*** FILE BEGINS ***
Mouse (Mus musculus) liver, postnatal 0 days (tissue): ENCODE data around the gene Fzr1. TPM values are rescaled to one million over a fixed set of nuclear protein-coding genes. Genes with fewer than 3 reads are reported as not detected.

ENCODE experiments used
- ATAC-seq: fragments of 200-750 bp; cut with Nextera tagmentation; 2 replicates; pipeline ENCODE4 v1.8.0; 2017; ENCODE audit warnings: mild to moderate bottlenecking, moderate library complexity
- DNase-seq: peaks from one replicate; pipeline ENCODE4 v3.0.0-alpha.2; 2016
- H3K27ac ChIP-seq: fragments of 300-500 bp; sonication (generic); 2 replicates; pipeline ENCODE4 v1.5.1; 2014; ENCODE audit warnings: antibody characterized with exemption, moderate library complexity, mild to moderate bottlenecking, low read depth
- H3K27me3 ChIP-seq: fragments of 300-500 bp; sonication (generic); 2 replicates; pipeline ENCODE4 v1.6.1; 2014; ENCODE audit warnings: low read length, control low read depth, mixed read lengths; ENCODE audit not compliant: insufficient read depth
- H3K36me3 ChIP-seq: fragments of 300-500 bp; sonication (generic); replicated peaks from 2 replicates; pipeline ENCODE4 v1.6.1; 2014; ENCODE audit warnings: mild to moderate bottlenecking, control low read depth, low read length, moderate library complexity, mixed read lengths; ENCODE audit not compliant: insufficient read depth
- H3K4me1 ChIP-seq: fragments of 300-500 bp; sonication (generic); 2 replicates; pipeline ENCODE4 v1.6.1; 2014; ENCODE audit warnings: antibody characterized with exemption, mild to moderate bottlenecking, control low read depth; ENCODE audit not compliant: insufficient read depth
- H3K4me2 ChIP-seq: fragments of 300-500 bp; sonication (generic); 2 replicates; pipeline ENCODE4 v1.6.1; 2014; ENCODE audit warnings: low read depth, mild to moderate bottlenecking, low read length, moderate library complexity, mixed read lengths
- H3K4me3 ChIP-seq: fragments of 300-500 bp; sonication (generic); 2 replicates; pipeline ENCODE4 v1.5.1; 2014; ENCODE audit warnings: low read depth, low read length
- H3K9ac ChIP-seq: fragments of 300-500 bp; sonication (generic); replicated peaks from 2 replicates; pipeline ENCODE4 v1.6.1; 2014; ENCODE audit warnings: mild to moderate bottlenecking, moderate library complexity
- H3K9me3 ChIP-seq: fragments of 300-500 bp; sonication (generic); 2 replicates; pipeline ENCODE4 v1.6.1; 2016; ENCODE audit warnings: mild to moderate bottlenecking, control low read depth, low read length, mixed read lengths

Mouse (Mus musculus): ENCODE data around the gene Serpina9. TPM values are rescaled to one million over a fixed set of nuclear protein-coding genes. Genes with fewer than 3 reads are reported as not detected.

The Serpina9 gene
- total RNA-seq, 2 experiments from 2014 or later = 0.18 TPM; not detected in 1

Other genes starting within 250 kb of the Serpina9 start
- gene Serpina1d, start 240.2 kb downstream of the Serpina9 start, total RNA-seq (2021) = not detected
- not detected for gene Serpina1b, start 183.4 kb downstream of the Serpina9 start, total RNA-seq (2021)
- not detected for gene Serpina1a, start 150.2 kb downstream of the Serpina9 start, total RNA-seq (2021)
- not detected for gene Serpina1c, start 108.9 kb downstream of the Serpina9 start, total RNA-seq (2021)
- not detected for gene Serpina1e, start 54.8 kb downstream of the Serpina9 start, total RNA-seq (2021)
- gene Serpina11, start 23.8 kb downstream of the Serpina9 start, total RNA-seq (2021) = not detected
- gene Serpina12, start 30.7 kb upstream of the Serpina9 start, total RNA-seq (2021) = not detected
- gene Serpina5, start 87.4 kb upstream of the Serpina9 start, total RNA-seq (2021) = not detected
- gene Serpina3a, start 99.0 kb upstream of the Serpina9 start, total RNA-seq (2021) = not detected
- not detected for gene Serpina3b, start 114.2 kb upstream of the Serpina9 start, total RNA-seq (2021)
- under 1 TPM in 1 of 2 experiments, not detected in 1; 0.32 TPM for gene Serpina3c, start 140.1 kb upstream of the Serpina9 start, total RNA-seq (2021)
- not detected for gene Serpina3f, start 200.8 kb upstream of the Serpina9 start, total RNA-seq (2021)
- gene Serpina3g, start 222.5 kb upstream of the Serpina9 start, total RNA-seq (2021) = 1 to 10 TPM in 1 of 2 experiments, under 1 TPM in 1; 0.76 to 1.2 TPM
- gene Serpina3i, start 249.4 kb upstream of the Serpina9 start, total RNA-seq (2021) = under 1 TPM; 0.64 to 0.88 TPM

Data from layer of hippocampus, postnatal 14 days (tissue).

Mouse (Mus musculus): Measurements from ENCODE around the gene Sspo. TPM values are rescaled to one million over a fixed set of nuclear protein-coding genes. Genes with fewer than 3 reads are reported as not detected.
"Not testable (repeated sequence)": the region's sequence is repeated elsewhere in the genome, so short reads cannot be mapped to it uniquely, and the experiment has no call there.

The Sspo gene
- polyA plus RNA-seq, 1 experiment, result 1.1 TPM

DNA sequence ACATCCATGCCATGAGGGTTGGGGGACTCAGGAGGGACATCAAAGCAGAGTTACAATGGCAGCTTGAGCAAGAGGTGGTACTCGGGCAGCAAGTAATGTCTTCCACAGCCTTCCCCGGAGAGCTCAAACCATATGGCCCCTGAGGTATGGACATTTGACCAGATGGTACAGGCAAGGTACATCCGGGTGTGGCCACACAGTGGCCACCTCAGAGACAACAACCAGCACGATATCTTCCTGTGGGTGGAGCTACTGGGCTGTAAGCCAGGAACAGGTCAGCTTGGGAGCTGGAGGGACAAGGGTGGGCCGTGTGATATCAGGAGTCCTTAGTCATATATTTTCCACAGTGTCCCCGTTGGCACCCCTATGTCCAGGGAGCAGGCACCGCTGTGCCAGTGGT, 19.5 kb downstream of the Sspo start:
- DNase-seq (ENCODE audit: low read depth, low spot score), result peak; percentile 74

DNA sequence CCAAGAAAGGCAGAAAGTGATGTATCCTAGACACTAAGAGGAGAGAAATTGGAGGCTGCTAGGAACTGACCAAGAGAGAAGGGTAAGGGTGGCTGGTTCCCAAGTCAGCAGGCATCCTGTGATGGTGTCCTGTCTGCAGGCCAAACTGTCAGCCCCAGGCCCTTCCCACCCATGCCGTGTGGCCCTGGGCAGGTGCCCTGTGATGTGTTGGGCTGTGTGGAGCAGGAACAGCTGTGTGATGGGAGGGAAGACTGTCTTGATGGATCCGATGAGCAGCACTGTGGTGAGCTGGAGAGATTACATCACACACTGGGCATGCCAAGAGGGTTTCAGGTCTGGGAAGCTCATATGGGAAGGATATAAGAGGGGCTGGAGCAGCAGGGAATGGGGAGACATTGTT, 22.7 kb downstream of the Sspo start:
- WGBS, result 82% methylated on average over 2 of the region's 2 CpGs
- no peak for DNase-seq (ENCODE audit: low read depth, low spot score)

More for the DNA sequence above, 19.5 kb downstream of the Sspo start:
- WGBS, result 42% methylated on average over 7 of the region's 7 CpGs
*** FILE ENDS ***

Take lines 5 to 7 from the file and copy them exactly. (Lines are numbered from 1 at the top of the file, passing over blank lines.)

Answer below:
- H3K27ac ChIP-seq: fragments of 300-500 bp; sonication (generic); 2 replicates; pipeline ENCODE4 v1.5.1; 2014; ENCODE audit warnings: antibody characterized with exemption, moderate library complexity, mild to moderate bottlenecking, low read depth
- H3K27me3 ChIP-seq: fragments of 300-500 bp; sonication (generic); 2 replicates; pipeline ENCODE4 v1.6.1; 2014; ENCODE audit warnings: low read length, control low read depth, mixed read lengths; ENCODE audit not compliant: insufficient read depth
- H3K36me3 ChIP-seq: fragments of 300-500 bp; sonication (generic); replicated peaks from 2 replicates; pipeline ENCODE4 v1.6.1; 2014; ENCODE audit warnings: mild to moderate bottlenecking, control low read depth, low read length, moderate library complexity, mixed read lengths; ENCODE audit not compliant: insufficient read depth